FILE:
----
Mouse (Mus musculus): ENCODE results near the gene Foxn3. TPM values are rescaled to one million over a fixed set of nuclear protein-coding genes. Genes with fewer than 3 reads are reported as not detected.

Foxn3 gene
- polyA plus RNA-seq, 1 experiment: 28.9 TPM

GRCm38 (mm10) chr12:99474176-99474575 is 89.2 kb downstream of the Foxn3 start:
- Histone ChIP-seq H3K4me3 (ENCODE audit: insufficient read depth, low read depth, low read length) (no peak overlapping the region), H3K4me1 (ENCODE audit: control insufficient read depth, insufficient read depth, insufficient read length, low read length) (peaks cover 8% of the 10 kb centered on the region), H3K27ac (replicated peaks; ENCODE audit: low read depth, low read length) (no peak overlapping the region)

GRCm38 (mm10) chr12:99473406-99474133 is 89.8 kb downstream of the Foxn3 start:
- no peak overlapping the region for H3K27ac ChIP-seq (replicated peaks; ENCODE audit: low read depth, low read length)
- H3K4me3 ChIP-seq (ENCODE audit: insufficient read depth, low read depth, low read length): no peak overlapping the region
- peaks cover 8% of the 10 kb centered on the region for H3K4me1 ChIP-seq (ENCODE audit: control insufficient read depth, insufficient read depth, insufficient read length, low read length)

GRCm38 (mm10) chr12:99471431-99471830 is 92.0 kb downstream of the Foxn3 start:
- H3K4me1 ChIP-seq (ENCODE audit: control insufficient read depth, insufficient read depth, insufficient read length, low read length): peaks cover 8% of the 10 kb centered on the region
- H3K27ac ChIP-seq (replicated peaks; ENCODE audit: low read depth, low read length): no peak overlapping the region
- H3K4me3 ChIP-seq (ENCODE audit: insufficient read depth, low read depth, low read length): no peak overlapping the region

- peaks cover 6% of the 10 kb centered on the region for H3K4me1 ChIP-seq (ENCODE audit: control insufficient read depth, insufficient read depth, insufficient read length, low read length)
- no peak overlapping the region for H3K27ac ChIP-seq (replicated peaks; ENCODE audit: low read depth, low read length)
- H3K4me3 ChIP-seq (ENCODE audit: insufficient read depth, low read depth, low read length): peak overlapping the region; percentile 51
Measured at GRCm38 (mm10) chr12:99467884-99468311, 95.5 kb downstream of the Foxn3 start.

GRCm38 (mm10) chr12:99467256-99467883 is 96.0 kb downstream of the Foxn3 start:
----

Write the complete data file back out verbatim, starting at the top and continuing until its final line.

Mouse (Mus musculus): ENCODE results near the gene Foxn3. TPM values are rescaled to one million over a fixed set of nuclear protein-coding genes. Genes with fewer than 3 reads are reported as not detected.

Foxn3 gene
- polyA plus RNA-seq, 1 experiment: 28.9 TPM

GRCm38 (mm10) chr12:99474176-99474575 is 89.2 kb downstream of the Foxn3 start:
- Histone ChIP-seq H3K4me3 (ENCODE audit: insufficient read depth, low read depth, low read length) (no peak overlapping the region), H3K4me1 (ENCODE audit: control insufficient read depth, insufficient read depth, insufficient read length, low read length) (peaks cover 8% of the 10 kb centered on the region), H3K27ac (replicated peaks; ENCODE audit: low read depth, low read length) (no peak overlapping the region)

GRCm38 (mm10) chr12:99473406-99474133 is 89.8 kb downstream of the Foxn3 start:
- no peak overlapping the region for H3K27ac ChIP-seq (replicated peaks; ENCODE audit: low read depth, low read length)
- H3K4me3 ChIP-seq (ENCODE audit: insufficient read depth, low read depth, low read length): no peak overlapping the region
- peaks cover 8% of the 10 kb centered on the region for H3K4me1 ChIP-seq (ENCODE audit: control insufficient read depth, insufficient read depth, insufficient read length, low read length)

GRCm38 (mm10) chr12:99471431-99471830 is 92.0 kb downstream of the Foxn3 start:
- H3K4me1 ChIP-seq (ENCODE audit: control insufficient read depth, insufficient read depth, insufficient read length, low read length): peaks cover 8% of the 10 kb centered on the region
- H3K27ac ChIP-seq (replicated peaks; ENCODE audit: low read depth, low read length): no peak overlapping the region
- H3K4me3 ChIP-seq (ENCODE audit: insufficient read depth, low read depth, low read length): no peak overlapping the region

- peaks cover 6% of the 10 kb centered on the region for H3K4me1 ChIP-seq (ENCODE audit: control insufficient read depth, insufficient read depth, insufficient read length, low read length)
- no peak overlapping the region for H3K27ac ChIP-seq (replicated peaks; ENCODE audit: low read depth, low read length)
- H3K4me3 ChIP-seq (ENCODE audit: insufficient read depth, low read depth, low read length): peak overlapping the region; percentile 51
Measured at GRCm38 (mm10) chr12:99467884-99468311, 95.5 kb downstream of the Foxn3 start.

GRCm38 (mm10) chr12:99467256-99467883 is 96.0 kb downstream of the Foxn3 start: